CARE ACT 2014
The Act sets out the local authority’s responsibility for adult safeguarding; the responsibility to ensure enquiries into cases of abuse and neglect.
The accompanying Care and Support Statutory Guidance (Department of Health, 2016) also sets out the key principles of safeguarding and what constitutes abuse and neglect. It is also explicit about the emphasis on making safeguarding personal, which means it should be person led and outcome focused with the person involved from beginning to end.
MANCHESTER SPECIFIC INFORMATION
The Care Act 2014 introduces new duties and requirements of local authorities in a number of areas, including safeguarding adults. It provides, for the first time, a legislative framework for those working in adult safeguarding. The Act does not allow certain functions to be delegated and safeguarding is one of those functions. Since the local authority must be one of the members of the Safeguarding Adult Board (SAB), and it must take the lead role in adult safeguarding, it may not delegate these statutory functions to another party.
Chapter 14, Safeguarding of the Care and Support Statutory Guidance 2014 either introduced or amended a number of powers and responsibilities for local authorities, Safeguarding Adults Boards and partner agencies. It replaced the previous multi-agency statutory guidance: No Secrets, 2000. It was revised in March 2016: Care and Support Statutory Guidance (2016).
The safeguarding duties apply to an adult who:
The adult experiencing, or at risk of abuse or neglect will hereafter be referred to as ‘the adult’ throughout this chapter.
The safeguarding duties have a legal effect in relation to organisations other than the local authority on for example the NHS and the police.
Where someone is 18 or over but is still receiving children’s services and a safeguarding issue is raised, the matter should be dealt with through adult safeguarding arrangements. For example, this could occur when a young person with substantial and complex needs continues to be supported in a residential educational setting until the age of 25 (see Transition to Adult Care and Support). Where appropriate, adult safeguarding services should involve the local authority’s children’s safeguarding colleagues as well as any relevant partners (for example the police or NHS) or other persons relevant to the case. The level of needs is not relevant, and the young adult does not need to have eligible needs for care and support under the Care Act, or be receiving any particular service from the local authority, in order for the safeguarding duties to apply – so long as the conditions set out above are met.
Local authority statutory adult safeguarding duties apply equally to those adults with care and support needs:
However, senior representatives of those services may sit on the Safeguarding Adults Board and play an important role in the strategic development of adult safeguarding locally. Additionally, they may ask for advice from the local authority when faced with a safeguarding issue that they are finding particularly challenging.
Safeguarding means protecting an adult’s right to live in safety, free from abuse and neglect. It is about people and organisations working together to prevent and stop both the risks and experience of abuse or neglect, while at the same time making sure that the adult’s wellbeing is promoted including, where appropriate, having regard to their views, wishes, feelings and beliefs in deciding on any action. This must recognise that adults sometimes have complex interpersonal relationships and may be ambivalent, unclear or unrealistic about their personal circumstances.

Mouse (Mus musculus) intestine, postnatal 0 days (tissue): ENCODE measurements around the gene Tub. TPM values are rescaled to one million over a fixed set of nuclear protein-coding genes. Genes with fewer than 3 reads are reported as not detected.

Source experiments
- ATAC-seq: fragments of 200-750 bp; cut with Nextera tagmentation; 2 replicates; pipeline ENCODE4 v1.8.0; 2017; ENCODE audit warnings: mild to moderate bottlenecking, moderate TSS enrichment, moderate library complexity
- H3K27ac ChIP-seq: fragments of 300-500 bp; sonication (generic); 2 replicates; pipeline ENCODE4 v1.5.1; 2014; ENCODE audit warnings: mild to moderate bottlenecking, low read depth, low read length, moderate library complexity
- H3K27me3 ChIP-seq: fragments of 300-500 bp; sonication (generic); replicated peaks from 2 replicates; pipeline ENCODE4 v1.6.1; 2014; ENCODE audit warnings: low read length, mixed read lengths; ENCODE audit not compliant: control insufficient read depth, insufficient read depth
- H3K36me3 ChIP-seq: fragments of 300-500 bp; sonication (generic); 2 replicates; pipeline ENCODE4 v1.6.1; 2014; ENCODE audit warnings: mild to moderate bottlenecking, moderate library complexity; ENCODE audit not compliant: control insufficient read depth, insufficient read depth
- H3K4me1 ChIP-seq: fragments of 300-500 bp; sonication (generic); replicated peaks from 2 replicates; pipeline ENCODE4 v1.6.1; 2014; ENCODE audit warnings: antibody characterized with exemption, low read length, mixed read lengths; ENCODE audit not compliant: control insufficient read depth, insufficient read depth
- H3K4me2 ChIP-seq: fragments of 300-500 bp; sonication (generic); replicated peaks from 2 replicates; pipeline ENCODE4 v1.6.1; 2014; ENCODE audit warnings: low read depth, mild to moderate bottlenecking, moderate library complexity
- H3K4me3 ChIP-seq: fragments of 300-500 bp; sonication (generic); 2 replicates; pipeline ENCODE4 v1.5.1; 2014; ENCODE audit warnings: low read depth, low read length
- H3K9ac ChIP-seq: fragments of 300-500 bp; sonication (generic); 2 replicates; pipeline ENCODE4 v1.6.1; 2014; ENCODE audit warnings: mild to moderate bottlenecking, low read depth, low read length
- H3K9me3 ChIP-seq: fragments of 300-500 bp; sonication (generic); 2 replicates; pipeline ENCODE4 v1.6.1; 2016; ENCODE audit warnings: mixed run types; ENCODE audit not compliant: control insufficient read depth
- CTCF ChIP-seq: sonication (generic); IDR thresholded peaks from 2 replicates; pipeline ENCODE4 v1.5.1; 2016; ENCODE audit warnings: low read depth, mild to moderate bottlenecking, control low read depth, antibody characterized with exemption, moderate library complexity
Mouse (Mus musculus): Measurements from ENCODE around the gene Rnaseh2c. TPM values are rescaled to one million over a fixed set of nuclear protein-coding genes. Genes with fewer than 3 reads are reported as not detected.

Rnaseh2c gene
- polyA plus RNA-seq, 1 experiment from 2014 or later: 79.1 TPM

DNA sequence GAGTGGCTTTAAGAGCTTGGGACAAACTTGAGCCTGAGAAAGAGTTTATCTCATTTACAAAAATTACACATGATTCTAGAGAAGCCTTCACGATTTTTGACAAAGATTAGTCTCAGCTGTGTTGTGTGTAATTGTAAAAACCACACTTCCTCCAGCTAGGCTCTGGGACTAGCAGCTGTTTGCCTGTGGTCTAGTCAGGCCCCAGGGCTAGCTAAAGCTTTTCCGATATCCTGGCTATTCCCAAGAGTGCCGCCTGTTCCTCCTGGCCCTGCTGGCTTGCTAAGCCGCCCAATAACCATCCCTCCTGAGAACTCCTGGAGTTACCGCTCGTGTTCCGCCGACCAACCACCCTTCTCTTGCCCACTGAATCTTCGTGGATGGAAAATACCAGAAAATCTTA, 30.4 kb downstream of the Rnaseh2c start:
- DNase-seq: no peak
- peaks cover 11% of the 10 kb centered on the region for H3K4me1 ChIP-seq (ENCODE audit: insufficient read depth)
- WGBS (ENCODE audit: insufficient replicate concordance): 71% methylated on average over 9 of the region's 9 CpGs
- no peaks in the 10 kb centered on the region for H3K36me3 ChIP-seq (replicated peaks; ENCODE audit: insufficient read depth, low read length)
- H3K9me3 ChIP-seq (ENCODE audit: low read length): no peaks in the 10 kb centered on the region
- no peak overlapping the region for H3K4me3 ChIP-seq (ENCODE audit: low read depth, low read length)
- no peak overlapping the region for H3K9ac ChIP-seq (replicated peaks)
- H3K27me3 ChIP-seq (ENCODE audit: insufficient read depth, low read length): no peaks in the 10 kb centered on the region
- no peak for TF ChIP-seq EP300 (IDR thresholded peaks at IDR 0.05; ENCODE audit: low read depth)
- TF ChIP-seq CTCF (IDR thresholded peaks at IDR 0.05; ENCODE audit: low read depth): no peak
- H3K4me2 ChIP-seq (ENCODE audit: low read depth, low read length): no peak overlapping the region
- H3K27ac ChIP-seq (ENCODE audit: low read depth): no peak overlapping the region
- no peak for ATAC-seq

Organisations should always promote the adult’s wellbeing in their safeguarding arrangements. People have complex lives and being safe is only one of the things they want for themselves. Professionals should work with the adult to establish what being safe means to the adult concerned and how that can be best achieved. Professionals and other staff should not be advocating ‘safety’ measures that do not take account of individual wellbeing (see Promoting Wellbeing).
Safeguarding is not a substitute for:
The Care Act requires that each local authority must:
The aims of adult safeguarding are to:
In order to achieve these aims, it is necessary to:
The following six principles apply to all sectors and settings including care and support services, further education colleges, commissioning, regulation and provision of health and care services, social work, healthcare, welfare benefits, housing, wider local authority functions and the criminal justice system. The principles should underpin all work with adults. The principles can also help SABs, and organisations more widely, by using them to examine and improve their local arrangements.
In addition to these principles, it is also important that all safeguarding partners take a broad community approach to establishing safeguarding arrangements. It is vital that all organisations recognise that adult safeguarding arrangements are there to protect individuals. We all have different preferences, histories, circumstances and life styles, so it is unhelpful to prescribe a process that must be followed whenever a concern is raised (see also Safeguarding Case Studies).
Making safeguarding personal means it should be person led and outcome focused. It is a conversation with the adult about how best to respond to their safeguarding situation in a way that enhances involvement, choice and control as well as improving quality of life, wellbeing and safety.
There are key issues that local authorities and their partners should consider – see Safeguarding Procedures in Individual Cases.